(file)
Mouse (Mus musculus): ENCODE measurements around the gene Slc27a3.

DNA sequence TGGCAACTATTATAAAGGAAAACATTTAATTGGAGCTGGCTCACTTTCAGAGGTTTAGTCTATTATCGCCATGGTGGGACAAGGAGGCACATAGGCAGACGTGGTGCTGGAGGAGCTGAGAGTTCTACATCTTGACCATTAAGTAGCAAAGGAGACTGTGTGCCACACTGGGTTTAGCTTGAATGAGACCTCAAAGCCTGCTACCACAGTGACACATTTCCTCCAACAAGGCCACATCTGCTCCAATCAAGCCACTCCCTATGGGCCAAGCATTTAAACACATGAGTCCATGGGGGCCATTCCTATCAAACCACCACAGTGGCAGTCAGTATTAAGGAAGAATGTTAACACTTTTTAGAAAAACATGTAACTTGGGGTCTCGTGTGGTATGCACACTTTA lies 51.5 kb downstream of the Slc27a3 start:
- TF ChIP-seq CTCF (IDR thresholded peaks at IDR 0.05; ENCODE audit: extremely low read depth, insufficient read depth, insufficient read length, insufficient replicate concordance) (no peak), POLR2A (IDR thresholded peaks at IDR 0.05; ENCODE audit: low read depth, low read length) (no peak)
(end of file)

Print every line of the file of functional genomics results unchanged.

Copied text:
Mouse (Mus musculus): ENCODE measurements around the gene Slc27a3.

DNA sequence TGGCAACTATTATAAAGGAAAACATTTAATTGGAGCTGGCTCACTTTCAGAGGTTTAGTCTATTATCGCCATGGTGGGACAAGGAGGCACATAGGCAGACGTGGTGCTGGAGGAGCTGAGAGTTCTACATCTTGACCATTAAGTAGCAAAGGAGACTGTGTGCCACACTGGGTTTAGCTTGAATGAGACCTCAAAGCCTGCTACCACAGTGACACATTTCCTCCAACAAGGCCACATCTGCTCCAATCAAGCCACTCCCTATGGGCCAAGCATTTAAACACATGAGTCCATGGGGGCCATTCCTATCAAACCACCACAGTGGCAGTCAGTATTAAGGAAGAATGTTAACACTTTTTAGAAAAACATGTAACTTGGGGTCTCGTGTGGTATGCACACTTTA lies 51.5 kb downstream of the Slc27a3 start:
- TF ChIP-seq CTCF (IDR thresholded peaks at IDR 0.05; ENCODE audit: extremely low read depth, insufficient read depth, insufficient read length, insufficient replicate concordance) (no peak), POLR2A (IDR thresholded peaks at IDR 0.05; ENCODE audit: low read depth, low read length) (no peak)